The owners of the Stillpath Retreat Center at 16350 Skyline Blvd. in the unincorporated woods above Woodside are suing San Mateo County in federal court.
At issue, according to a complaint filed March 25 with the U.S. District Court for Northern California, is a unanimous decision by the county Board of Supervisors in March 2014 to overturn the Planning Commission's decision to allow the retreat center to reorganize as a non-medical drug-and-alcohol rehabilitation center for people with addiction problems.
In the complaint, lawyers for Stillpath claim that the supervisors, by rejecting the rehab center, violated federal fair housing and disability laws protecting the rights of Stillpath's potential clients, including recovering alcoholics and substance abusers. The complaint also cites anti-discriminatory passages in state laws on fair employment, housing, planning and zoning.
Neighbors of the facility had appealed the Planning Commission's January 2014 decision and the supervisors upheld their appeal. The neighbors' objections included the possibility of a recovering addict dropping a lit cigarette in the deep dry woods that populate the neighborhood, the length of time it would take for emergency first responders to get there, and the impacts on traffic and the supply of fresh water.
The neighbors initially complained to the Planning Commission, but the county staff addressed the objections with remedies.
San Mateo County has just 287 beds for treatment of substance abuse, the staff said, while the U.S. Department of Health and Human Services estimates show 65,800 people potentially needing treatment.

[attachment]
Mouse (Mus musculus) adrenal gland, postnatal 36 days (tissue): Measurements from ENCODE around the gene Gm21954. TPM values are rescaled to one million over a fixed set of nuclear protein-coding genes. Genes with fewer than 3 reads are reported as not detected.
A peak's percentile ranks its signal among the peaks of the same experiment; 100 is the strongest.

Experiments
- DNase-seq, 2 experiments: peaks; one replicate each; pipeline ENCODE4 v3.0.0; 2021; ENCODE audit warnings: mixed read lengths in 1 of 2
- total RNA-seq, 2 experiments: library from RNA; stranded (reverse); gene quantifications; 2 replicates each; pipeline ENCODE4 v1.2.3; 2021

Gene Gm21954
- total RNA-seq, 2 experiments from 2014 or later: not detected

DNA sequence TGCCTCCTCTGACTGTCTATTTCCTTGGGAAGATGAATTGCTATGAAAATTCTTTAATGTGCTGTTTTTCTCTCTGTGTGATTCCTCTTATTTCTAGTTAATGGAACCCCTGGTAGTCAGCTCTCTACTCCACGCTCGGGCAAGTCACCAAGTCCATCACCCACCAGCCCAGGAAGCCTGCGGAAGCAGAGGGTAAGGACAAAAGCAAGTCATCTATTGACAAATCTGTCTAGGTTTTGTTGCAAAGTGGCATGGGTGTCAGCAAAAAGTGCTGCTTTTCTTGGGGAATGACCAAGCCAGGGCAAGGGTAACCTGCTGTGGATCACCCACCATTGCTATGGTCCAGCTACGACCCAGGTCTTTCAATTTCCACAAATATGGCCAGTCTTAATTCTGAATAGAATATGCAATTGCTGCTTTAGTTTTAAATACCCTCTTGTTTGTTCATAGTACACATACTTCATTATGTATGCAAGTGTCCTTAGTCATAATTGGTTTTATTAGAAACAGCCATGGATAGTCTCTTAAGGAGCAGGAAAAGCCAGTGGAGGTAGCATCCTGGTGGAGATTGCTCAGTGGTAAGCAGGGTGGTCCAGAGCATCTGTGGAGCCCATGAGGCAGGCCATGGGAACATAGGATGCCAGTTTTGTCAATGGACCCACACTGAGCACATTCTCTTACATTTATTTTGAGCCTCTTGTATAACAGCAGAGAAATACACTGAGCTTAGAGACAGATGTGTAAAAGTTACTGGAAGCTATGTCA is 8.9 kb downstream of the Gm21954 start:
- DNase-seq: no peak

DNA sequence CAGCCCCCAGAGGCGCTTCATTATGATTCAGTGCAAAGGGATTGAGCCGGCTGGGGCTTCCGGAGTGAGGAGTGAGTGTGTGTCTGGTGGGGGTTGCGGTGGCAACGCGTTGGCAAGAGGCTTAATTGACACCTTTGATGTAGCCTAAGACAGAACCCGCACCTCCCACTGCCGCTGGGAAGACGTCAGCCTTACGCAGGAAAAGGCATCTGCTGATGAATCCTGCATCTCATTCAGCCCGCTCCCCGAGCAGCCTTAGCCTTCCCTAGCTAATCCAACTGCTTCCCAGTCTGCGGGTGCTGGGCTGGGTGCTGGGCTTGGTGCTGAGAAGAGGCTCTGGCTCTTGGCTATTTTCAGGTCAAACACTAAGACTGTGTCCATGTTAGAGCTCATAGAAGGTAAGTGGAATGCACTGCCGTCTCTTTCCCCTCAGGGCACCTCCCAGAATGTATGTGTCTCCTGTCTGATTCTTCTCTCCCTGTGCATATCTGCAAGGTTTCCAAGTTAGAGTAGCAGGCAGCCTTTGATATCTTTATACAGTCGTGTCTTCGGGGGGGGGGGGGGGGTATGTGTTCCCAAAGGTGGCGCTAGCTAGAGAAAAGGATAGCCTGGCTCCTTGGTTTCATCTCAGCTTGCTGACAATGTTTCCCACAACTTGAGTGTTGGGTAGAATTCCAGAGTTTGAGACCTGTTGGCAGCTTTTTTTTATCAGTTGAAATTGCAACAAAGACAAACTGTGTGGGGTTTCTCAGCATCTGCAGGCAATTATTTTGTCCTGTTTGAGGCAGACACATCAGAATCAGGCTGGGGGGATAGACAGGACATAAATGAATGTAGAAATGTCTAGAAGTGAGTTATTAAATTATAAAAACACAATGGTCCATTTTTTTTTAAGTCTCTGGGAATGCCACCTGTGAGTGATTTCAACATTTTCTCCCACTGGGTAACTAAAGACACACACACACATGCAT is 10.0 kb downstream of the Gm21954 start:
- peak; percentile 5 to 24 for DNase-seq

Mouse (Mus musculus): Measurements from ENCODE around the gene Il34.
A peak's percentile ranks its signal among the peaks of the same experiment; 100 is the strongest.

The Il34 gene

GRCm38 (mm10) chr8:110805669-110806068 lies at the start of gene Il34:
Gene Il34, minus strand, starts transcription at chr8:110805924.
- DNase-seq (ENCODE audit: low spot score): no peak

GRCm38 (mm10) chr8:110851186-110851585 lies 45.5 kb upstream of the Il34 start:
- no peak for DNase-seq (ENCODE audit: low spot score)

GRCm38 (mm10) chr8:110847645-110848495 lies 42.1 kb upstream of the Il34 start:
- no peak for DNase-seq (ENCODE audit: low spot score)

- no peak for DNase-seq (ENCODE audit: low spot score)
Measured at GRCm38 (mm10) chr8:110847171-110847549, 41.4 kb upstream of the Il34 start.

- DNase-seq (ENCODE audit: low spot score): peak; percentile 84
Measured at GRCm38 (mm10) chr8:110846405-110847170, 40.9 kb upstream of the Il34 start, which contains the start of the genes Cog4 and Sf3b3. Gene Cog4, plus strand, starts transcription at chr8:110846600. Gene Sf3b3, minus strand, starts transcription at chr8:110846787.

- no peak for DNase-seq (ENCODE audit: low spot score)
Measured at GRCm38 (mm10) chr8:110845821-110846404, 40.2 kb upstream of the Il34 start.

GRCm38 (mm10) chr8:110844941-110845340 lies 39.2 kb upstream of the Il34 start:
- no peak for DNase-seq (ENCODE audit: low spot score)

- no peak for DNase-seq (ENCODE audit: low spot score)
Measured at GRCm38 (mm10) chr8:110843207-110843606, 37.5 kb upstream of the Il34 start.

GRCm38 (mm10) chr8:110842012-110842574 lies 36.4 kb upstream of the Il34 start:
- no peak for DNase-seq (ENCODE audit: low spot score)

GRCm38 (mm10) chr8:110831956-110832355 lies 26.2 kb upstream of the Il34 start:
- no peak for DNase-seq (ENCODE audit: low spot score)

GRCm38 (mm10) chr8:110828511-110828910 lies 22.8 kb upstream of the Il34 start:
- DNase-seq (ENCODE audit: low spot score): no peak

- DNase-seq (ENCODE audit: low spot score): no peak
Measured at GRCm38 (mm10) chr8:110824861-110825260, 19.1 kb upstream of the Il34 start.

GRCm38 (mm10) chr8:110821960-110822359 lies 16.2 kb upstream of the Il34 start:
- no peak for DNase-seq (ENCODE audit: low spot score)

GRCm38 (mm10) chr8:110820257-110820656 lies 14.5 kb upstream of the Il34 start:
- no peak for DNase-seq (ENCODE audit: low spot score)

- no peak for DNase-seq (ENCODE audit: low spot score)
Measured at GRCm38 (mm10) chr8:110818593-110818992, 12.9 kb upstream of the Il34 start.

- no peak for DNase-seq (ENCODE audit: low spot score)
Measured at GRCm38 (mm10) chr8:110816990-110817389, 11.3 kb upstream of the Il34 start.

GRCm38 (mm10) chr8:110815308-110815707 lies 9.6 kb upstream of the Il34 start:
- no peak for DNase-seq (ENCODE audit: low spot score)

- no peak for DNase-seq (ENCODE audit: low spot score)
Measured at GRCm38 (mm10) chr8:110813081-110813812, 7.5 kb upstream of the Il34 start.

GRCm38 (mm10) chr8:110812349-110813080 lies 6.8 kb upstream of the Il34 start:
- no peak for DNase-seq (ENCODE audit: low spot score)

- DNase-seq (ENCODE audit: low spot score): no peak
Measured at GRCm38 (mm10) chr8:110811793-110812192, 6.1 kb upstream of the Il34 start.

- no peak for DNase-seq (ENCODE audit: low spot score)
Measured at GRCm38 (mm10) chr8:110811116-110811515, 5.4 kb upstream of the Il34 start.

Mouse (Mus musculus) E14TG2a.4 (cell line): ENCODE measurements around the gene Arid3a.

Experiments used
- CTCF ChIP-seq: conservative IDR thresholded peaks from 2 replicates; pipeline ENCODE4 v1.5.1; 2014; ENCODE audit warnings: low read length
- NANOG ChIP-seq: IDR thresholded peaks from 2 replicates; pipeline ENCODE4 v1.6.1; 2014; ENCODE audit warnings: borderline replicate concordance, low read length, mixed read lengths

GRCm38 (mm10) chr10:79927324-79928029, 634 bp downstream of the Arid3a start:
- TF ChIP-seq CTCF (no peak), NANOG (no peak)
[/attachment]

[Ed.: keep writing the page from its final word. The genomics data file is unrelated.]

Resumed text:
"Stillpath will provide a public health service by providing a necessary substance abuse treatment facility to County residents that is geographically near the County's urban populations," the county staff report said.
When the commissioners voted, it was 3-1 in favor of allowing the project to go ahead.
In hearing the neighbors' appeal, supervisors said that the cost to the county by a higher intensity use of the property outweighed the benefits. With estimated monthly fees of $45,000 per client, the center's customers would be coming from elsewhere, one supervisor said.
"It would serve a very small exclusive class of people," Supervisor Don Horsley said at the time. "It's not going to benefit people of San Mateo County."
As for water, while the facility has a 100,000-gallon storage tank, "if you have a forest fire, 100,000 gallons isn't going to do much," Mr. Horsley said.
Supervisor Dave Pine also singled out the water supply infrastructure. "That is a very delicate system with minimal capacity," he said. "That system is not robust."
If the matter goes to trial, one question to be litigated is whether Stillpath is the appropriate representative to speak for its potential customers, said Tim Fox, a deputy in the County Counsel's Office in San Mateo County. Another issue is whether the intensity of the intended use as a rehab center is in keeping with the zoning for the area, he said.